Reuel Marc Gerecht, a senior fellow at the Foundation for Defense of Democracies, has been advocating regime change in Iran since even before 9/11.

John Hannah, Dick Cheney’s national security adviser, is now a leading advocate for regime change in both Iran and Syria based at the Foundation for Defense of Democracies.

Dennis Ross, a U.S. diplomat who served in the Obama administration, is a fellow at the “pro-Israel” Washington Institute for Near East Policy.

Sheldon Adelson is a wealthy casino magnate known for his large, influential political contributions, his efforts to impact U.S. foreign policy discourse particularly among Republicans, and his ownership and ideological direction of media outlets.

Sen. Marco Rubio (R-FL) is known for his hawkish views on foreign policy and close ties to prominent neoconservatives.

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From the Wires

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North Korea and Iran both understand the lesson of Libya: Muammar Qaddafi, a horrifyingly brutal dictator, gave up his nuclear weapons, was eventually ousted from power with large-scale US assistance, and was killed. However, while Iran has a long and bitter history with the United States, North Korea’s outlook is shaped by its near-total destruction by forces led by the United States in the Korean War.

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Europe loathes having to choose between Tehran and Washington, and thus it will spare no efforts to avoid the choice. It might therefore opt for a middle road, trying to please both parties by persuading Trump to retain the accord and Iran to limit missile ballistic programs and regional activities.

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Key members of Trump’s cabinet should recognize the realism behind encouraging a Saudi- and Iranian-backed regional security agreement because the success of such an agreement would not only serve long-term U.S. interests, it could also have a positive impact on numerous conflicts in the Middle East.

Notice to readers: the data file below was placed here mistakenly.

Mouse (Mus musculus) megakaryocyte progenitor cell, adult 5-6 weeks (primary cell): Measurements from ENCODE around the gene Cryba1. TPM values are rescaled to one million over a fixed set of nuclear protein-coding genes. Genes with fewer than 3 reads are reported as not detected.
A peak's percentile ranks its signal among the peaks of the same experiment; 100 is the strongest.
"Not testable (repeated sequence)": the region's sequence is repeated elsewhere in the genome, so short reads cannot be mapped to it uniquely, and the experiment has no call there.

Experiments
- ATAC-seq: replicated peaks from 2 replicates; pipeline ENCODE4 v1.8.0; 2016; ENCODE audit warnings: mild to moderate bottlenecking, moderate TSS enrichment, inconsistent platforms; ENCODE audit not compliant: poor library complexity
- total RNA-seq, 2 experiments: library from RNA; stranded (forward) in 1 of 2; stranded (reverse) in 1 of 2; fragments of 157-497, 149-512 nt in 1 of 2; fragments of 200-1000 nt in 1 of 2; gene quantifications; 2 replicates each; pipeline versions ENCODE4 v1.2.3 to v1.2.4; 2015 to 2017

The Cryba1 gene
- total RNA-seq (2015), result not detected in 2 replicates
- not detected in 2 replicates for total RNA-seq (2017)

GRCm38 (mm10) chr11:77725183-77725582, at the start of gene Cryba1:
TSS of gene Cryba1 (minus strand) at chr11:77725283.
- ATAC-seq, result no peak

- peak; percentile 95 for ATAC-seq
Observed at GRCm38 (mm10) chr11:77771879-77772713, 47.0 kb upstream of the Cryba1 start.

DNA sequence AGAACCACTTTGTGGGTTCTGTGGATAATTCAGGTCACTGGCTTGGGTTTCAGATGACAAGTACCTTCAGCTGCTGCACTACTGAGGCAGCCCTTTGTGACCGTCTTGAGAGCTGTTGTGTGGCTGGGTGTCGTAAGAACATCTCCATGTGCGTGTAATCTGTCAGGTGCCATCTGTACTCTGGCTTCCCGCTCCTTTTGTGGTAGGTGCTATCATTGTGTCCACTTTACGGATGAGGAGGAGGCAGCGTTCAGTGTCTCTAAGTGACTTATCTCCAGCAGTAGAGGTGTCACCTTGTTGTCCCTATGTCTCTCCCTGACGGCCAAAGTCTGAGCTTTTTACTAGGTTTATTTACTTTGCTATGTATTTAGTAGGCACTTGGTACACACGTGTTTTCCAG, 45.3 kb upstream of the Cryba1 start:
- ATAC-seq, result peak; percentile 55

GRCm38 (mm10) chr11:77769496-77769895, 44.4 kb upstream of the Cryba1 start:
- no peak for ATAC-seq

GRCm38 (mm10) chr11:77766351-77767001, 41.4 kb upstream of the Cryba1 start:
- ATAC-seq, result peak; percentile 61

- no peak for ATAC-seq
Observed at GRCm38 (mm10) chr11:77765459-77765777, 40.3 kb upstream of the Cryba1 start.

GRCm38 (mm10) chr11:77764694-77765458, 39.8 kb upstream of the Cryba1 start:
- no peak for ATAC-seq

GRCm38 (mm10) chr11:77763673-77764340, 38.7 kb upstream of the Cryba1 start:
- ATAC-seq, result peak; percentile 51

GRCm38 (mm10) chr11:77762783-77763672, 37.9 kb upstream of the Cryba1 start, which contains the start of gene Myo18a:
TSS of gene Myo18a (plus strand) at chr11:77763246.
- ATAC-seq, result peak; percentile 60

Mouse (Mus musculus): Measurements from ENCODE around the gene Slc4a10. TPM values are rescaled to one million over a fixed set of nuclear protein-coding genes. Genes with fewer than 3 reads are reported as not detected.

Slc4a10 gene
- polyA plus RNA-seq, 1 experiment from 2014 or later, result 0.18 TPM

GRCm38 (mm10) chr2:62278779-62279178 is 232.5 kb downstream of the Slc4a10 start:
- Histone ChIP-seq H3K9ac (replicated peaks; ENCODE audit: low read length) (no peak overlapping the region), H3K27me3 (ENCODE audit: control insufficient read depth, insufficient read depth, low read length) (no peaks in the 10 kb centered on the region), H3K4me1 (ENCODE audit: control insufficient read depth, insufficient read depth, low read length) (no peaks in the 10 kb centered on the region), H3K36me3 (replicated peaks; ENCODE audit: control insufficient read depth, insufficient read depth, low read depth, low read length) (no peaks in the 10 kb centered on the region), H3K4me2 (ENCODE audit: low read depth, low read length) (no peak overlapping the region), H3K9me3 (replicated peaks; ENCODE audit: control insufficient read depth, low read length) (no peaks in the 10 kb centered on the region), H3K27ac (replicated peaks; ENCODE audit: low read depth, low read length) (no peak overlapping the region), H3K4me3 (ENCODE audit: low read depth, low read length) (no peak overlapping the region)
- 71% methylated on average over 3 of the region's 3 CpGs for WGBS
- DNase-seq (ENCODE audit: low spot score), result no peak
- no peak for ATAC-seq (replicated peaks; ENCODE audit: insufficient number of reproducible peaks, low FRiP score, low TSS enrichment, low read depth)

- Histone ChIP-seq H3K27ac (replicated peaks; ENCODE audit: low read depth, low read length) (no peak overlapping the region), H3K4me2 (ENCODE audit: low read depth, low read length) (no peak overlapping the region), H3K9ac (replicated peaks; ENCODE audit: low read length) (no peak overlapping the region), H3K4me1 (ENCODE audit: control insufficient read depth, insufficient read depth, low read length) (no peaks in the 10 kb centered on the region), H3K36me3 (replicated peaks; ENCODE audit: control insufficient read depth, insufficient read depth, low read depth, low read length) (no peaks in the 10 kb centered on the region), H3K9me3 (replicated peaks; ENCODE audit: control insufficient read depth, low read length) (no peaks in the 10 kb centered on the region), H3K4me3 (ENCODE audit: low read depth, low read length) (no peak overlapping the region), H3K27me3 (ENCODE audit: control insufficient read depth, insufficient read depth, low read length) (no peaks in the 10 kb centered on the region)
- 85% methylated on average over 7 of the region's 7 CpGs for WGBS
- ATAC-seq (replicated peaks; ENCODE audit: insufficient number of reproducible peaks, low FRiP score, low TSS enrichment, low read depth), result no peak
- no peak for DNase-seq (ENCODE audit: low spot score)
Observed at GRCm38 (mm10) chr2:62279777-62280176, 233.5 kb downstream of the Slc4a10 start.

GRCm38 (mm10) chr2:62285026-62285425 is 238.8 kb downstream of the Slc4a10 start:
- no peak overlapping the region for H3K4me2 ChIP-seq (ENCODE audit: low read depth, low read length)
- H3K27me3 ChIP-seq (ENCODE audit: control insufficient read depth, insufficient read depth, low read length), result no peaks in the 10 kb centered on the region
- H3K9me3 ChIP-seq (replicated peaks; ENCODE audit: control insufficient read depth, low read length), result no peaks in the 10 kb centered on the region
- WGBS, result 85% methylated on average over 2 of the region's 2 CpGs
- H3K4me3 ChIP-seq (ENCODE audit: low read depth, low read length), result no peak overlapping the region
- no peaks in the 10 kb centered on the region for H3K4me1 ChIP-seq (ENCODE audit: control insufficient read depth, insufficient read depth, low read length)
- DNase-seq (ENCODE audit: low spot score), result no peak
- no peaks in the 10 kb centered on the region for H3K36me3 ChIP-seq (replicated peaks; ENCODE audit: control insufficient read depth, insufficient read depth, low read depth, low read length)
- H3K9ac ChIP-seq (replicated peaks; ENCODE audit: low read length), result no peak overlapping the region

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Given that Israel failed to defeat Hezbollah in its war in Lebanon in 2006, it’s difficult to imagine Israel succeeding in a war against both Hezbollah and its newfound regional network of Shiite allies. And at the same time not only is Hezbollah’s missile arsenal a lot larger and more dangerous than it was in 2006, but it has also gained vast experience alongside its allies in offensive operations against IS and similar groups.

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Donald Trump should never be excused of responsibility for tearing down the respect for truth, but a foundation for his flagrant falsifying is the fact that many people would rather be entertained, no matter how false is the source of their entertainment, than to confront truth that is boring or unsatisfying or that requires effort to understand.

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It would be a welcome change in twenty-first-century America if the reckless decision to throw yet more unbelievable sums of money at a Pentagon already vastly overfunded sparked a serious discussion about America’s hyper-militarized foreign policy.

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President Trump and his advisers ought to ask themselves whether it is in the U.S. interest to run the risk of Iranian withdrawal from the nuclear agreement. Seen from the other side of the Atlantic, running that risk looks dumb.